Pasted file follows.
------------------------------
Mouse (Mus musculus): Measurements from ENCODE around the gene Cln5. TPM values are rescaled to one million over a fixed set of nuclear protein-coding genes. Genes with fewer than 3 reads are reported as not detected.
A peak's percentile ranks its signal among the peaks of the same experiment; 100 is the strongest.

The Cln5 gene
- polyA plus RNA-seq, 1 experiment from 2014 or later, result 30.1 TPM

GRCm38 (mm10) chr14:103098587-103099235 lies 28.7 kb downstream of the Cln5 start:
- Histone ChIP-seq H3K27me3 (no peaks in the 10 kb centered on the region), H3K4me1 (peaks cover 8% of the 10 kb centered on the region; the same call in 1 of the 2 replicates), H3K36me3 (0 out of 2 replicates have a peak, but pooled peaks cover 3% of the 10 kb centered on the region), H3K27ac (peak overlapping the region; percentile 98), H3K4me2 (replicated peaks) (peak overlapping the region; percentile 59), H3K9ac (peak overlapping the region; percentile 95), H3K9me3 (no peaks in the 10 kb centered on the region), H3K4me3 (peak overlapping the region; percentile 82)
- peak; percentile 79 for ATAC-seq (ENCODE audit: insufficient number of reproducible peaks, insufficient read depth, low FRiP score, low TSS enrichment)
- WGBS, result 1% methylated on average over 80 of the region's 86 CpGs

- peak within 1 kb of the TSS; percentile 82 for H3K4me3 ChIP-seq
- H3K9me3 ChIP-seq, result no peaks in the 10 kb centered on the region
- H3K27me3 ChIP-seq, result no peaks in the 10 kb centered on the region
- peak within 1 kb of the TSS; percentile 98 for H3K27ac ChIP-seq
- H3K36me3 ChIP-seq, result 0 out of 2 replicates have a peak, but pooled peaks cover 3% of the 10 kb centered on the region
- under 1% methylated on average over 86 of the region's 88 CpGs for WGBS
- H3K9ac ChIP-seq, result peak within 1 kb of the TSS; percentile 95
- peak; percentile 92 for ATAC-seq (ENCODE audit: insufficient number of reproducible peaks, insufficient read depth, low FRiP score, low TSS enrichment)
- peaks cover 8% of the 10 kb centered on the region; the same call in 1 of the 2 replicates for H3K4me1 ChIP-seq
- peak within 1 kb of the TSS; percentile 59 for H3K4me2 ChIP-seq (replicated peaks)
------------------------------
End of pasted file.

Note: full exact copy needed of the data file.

Mouse (Mus musculus): Measurements from ENCODE around the gene Cln5. TPM values are rescaled to one million over a fixed set of nuclear protein-coding genes. Genes with fewer than 3 reads are reported as not detected.
A peak's percentile ranks its signal among the peaks of the same experiment; 100 is the strongest.

The Cln5 gene
- polyA plus RNA-seq, 1 experiment from 2014 or later, result 30.1 TPM

GRCm38 (mm10) chr14:103098587-103099235 lies 28.7 kb downstream of the Cln5 start:
- Histone ChIP-seq H3K27me3 (no peaks in the 10 kb centered on the region), H3K4me1 (peaks cover 8% of the 10 kb centered on the region; the same call in 1 of the 2 replicates), H3K36me3 (0 out of 2 replicates have a peak, but pooled peaks cover 3% of the 10 kb centered on the region), H3K27ac (peak overlapping the region; percentile 98), H3K4me2 (replicated peaks) (peak overlapping the region; percentile 59), H3K9ac (peak overlapping the region; percentile 95), H3K9me3 (no peaks in the 10 kb centered on the region), H3K4me3 (peak overlapping the region; percentile 82)
- peak; percentile 79 for ATAC-seq (ENCODE audit: insufficient number of reproducible peaks, insufficient read depth, low FRiP score, low TSS enrichment)
- WGBS, result 1% methylated on average over 80 of the region's 86 CpGs

- peak within 1 kb of the TSS; percentile 82 for H3K4me3 ChIP-seq
- H3K9me3 ChIP-seq, result no peaks in the 10 kb centered on the region
- H3K27me3 ChIP-seq, result no peaks in the 10 kb centered on the region
- peak within 1 kb of the TSS; percentile 98 for H3K27ac ChIP-seq
- H3K36me3 ChIP-seq, result 0 out of 2 replicates have a peak, but pooled peaks cover 3% of the 10 kb centered on the region
- under 1% methylated on average over 86 of the region's 88 CpGs for WGBS
- H3K9ac ChIP-seq, result peak within 1 kb of the TSS; percentile 95
- peak; percentile 92 for ATAC-seq (ENCODE audit: insufficient number of reproducible peaks, insufficient read depth, low FRiP score, low TSS enrichment)
- peaks cover 8% of the 10 kb centered on the region; the same call in 1 of the 2 replicates for H3K4me1 ChIP-seq
- peak within 1 kb of the TSS; percentile 59 for H3K4me2 ChIP-seq (replicated peaks)